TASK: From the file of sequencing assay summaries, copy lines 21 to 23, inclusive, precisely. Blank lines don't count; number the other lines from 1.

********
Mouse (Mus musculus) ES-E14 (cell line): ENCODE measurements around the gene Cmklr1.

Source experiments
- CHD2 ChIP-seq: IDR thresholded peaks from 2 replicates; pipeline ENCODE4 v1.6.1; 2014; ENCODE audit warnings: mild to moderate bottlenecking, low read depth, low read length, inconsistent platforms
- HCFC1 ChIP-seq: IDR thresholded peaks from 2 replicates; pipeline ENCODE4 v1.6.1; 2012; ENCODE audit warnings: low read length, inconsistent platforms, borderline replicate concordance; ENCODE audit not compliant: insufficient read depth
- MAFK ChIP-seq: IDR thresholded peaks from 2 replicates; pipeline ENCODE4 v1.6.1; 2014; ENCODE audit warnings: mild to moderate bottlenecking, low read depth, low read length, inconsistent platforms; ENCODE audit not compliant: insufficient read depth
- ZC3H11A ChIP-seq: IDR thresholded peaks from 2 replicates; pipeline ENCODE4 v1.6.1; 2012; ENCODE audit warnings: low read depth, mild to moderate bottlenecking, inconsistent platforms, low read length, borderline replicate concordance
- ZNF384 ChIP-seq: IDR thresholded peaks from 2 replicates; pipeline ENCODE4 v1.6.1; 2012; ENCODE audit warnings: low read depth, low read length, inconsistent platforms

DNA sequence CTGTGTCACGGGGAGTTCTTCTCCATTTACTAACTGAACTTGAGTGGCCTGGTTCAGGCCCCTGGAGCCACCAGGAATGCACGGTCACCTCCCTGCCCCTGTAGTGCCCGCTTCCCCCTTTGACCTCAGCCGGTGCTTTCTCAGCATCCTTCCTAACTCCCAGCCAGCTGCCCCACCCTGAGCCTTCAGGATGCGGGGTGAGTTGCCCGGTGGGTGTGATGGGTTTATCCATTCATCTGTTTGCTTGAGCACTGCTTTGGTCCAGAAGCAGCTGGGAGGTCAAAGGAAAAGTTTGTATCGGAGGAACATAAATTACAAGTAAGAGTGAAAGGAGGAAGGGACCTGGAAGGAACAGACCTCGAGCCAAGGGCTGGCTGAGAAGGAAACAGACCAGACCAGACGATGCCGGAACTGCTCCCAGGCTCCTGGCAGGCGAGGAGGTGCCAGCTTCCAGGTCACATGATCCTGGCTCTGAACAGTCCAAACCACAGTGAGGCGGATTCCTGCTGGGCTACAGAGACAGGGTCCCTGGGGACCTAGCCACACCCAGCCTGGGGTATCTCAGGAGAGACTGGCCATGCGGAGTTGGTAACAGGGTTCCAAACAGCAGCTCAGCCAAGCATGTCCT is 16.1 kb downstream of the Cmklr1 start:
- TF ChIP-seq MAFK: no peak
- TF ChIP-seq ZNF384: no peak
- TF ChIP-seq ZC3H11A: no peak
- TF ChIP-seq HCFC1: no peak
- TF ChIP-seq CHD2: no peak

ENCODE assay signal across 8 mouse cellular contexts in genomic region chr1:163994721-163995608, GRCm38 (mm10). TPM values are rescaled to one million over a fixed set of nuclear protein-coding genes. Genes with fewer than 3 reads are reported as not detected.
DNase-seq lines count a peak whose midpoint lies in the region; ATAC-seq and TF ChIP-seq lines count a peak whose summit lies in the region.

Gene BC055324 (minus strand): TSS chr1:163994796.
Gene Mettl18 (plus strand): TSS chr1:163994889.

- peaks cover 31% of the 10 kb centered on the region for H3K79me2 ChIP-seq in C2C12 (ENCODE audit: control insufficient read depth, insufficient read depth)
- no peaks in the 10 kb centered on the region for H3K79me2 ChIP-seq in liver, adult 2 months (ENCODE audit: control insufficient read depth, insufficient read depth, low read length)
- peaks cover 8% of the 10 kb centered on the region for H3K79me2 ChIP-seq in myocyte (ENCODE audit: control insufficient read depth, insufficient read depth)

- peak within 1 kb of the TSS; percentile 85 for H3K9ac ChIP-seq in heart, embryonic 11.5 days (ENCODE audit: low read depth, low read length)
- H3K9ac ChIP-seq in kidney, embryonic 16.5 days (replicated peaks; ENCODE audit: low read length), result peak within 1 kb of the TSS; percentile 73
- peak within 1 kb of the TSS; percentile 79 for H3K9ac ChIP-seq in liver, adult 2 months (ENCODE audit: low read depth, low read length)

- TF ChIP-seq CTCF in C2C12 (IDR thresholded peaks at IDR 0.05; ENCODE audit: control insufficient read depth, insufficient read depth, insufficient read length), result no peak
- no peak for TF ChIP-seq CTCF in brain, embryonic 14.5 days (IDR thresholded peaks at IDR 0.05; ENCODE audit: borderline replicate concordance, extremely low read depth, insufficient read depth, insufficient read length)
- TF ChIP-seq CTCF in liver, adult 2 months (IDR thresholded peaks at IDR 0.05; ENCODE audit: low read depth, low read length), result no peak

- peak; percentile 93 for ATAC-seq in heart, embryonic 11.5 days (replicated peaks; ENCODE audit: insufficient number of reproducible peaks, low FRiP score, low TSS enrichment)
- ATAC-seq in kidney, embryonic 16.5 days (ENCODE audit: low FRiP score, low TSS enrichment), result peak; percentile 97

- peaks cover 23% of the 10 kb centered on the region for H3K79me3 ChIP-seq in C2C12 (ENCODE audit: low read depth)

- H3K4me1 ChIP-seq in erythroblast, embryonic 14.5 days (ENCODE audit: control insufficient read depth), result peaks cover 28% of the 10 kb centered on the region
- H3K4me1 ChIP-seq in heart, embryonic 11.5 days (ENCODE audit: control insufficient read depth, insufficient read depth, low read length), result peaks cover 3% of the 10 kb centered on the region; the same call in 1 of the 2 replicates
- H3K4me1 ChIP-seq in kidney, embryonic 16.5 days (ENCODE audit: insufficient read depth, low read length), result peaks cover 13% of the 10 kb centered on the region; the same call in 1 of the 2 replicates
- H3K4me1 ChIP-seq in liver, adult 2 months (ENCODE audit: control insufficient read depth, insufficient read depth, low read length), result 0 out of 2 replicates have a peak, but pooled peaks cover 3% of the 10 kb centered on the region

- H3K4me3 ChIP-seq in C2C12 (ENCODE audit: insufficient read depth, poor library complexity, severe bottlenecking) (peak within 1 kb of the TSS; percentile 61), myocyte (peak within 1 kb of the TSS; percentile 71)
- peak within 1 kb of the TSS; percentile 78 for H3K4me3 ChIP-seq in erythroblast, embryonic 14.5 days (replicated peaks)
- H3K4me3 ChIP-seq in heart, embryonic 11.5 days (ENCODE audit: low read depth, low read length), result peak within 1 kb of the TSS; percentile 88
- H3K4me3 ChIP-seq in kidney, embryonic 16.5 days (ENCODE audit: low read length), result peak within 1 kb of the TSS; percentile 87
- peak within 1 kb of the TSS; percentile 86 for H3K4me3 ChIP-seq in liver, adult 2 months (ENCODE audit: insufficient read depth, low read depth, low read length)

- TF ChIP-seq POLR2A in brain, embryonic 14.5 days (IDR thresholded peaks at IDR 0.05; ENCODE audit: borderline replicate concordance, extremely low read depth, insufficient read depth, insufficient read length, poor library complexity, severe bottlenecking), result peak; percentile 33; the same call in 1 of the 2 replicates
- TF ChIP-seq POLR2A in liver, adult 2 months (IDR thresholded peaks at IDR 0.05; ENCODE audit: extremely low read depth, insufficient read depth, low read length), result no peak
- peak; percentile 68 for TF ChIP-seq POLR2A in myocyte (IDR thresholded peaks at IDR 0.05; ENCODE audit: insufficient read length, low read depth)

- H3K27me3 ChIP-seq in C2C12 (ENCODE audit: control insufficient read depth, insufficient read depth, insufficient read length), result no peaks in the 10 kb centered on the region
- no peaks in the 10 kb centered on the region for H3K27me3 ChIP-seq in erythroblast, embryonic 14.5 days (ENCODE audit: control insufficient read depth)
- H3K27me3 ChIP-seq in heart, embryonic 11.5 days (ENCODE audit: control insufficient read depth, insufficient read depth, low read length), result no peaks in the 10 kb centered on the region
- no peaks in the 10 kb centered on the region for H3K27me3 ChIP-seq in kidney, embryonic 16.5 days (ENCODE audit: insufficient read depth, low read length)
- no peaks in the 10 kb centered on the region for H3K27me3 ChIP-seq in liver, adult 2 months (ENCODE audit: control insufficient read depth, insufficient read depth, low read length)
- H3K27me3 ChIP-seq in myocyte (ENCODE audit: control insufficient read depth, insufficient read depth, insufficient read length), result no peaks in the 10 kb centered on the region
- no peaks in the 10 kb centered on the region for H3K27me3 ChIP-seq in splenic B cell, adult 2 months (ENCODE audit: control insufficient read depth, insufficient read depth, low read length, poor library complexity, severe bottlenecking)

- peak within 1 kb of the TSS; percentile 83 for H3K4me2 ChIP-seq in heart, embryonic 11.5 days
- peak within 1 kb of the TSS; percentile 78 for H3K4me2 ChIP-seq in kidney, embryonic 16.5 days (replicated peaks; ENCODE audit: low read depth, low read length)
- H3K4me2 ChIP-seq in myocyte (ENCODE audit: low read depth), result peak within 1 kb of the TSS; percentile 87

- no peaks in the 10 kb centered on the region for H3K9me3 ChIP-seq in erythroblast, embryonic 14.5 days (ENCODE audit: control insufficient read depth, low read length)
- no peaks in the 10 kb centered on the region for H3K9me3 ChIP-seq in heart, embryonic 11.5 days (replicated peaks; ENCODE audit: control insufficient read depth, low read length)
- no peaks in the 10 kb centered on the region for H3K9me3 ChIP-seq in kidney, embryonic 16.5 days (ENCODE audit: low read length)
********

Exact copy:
- peak within 1 kb of the TSS; percentile 85 for H3K9ac ChIP-seq in heart, embryonic 11.5 days (ENCODE audit: low read depth, low read length)
- H3K9ac ChIP-seq in kidney, embryonic 16.5 days (replicated peaks; ENCODE audit: low read length), result peak within 1 kb of the TSS; percentile 73
- peak within 1 kb of the TSS; percentile 79 for H3K9ac ChIP-seq in liver, adult 2 months (ENCODE audit: low read depth, low read length)